"left his name more memorable than commendable amongst the Bodmin townsmen, for causing the Mayor to erect a gallows before his own door, upon which, after he had feasted Sir Anthony, he himself was hanged."

In St. Ives in Cornwall he is remembered as having played the same trick on the portreeve, John Payne. Having asked John to build a gallows, Sir Anthony asked if they were strong enough. Legend has it that the portreeve replied that he was sure they were, prompting Sir Anthony to comment:

“Then get up speedily, for they are prepared for you”

When John Payne protested he got the riposte:

"In faith, there is no remedy, for you have been a busy rebel."

And indeed there was no remedy – no trial, no right of appeal and no pardon. It is estimated that in the initial fight and the subsequent retribution more West Country people were killed by the Prayerbook Rebellion than by both World Wars.

Last edited by Frederick The Monk on Thu Nov 17, 2005 11:25 am; edited 1 time in total

32029.  Thu Nov 17, 2005 11:21 am Reply with quote

Stone the crows.

Frederick The Monk
32032.  Thu Nov 17, 2005 11:23 am Reply with quote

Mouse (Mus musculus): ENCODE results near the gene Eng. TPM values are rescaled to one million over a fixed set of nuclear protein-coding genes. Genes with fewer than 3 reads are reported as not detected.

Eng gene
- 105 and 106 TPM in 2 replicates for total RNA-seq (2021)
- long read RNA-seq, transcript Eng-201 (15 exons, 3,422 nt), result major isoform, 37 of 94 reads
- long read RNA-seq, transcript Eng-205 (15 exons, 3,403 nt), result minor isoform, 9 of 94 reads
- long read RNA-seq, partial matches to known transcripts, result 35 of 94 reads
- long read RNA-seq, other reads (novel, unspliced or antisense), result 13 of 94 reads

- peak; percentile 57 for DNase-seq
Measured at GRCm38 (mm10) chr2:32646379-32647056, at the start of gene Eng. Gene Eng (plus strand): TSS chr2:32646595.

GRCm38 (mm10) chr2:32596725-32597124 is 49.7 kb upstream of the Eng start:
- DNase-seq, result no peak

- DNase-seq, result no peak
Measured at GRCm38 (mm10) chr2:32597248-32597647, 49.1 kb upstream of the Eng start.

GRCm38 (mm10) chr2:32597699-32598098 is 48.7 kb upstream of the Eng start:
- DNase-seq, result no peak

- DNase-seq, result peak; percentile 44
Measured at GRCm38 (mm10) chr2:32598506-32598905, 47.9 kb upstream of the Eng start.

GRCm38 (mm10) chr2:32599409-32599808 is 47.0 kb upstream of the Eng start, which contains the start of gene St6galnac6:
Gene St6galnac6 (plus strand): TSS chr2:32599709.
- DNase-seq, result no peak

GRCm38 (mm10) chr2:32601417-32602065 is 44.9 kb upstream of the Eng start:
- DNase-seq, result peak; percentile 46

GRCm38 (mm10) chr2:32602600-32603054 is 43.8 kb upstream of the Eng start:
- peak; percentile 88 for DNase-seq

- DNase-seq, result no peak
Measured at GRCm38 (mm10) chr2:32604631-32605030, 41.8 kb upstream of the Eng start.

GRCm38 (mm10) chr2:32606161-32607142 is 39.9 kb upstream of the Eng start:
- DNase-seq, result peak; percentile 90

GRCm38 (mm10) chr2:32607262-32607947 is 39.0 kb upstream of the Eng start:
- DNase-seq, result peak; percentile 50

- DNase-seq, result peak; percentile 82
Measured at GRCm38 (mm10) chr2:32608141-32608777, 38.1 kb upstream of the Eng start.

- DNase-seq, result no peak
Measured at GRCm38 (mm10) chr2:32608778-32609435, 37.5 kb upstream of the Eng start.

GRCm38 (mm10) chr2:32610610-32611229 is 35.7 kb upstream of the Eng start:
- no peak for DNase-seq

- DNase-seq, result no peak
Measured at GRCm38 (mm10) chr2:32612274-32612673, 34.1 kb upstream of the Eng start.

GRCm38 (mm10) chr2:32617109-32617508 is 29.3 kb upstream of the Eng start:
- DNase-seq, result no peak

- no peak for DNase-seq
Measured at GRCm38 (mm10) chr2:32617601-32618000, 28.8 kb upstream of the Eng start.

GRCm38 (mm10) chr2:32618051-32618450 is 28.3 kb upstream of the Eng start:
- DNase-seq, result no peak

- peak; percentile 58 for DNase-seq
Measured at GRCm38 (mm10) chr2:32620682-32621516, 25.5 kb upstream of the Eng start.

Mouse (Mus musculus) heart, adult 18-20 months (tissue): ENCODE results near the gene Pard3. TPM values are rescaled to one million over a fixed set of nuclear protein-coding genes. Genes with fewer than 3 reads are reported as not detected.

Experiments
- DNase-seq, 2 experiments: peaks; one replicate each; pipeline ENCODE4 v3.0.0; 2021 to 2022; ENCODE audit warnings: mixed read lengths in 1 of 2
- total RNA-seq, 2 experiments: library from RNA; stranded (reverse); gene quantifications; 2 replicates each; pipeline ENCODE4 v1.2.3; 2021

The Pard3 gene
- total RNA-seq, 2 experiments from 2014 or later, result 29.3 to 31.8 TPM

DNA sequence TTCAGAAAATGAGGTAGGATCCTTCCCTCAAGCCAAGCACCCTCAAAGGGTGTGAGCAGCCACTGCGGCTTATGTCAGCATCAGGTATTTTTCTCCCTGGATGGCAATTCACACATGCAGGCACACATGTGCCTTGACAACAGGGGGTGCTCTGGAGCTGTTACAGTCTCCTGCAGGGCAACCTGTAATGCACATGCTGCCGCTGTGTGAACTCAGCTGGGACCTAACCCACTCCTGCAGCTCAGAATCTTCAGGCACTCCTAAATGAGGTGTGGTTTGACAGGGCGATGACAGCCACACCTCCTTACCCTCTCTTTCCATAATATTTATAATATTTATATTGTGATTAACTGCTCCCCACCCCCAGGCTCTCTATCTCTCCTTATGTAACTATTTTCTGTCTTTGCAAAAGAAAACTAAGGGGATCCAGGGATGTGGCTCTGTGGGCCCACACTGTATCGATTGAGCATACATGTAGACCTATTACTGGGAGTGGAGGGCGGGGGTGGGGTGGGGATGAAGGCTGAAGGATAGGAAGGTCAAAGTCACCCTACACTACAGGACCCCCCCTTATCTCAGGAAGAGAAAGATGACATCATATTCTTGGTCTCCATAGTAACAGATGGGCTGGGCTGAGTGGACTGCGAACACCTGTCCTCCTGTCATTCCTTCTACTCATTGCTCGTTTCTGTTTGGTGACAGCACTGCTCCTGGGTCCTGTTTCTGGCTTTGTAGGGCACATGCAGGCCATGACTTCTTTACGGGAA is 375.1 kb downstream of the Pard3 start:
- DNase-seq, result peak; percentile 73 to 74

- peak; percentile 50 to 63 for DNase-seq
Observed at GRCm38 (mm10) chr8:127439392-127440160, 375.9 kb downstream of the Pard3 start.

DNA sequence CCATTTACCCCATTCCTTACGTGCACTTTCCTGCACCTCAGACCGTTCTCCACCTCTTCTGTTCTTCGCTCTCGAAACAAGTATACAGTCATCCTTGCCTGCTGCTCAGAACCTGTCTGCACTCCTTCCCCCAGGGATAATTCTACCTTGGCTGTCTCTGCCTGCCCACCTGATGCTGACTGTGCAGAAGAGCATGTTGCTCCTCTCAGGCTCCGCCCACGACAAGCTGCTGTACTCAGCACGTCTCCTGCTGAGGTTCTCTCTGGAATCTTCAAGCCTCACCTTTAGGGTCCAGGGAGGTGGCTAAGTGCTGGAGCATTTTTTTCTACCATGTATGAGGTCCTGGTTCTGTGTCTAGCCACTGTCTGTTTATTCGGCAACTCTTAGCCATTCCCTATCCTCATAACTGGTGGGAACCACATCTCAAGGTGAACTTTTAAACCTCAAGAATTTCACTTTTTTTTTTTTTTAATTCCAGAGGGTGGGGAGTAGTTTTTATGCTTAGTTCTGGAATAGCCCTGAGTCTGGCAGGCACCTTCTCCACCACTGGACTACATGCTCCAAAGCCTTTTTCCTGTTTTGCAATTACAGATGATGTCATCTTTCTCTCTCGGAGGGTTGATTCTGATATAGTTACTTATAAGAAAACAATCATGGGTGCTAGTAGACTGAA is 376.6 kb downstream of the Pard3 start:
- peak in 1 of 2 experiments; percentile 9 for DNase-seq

Is that an order?

32037.  Thu Nov 17, 2005 11:29 am Reply with quote

Yes. With their own stones.

Frederick The Monk
32040.  Thu Nov 17, 2005 11:31 am Reply with quote

You're a cruel man Flash - but I can't help thinking you've got their own interests at heart.

32268.  Fri Nov 18, 2005 8:48 am Reply with quote

That Prayerbook Rebellion info is fascinating - is there an internet source where I could discover more?

32298.  Fri Nov 18, 2005 9:44 am Reply with quote

It is estimated that in the initial fight and the subsequent retribution more West Country people were killed by the Prayerbook Rebellion than by both World Wars.

Just to make sure I've understood this properly - Fred, do you mean that more West Country people were killed by the Prayerbook Rebellion than the number of West Country people killed by both World Wars?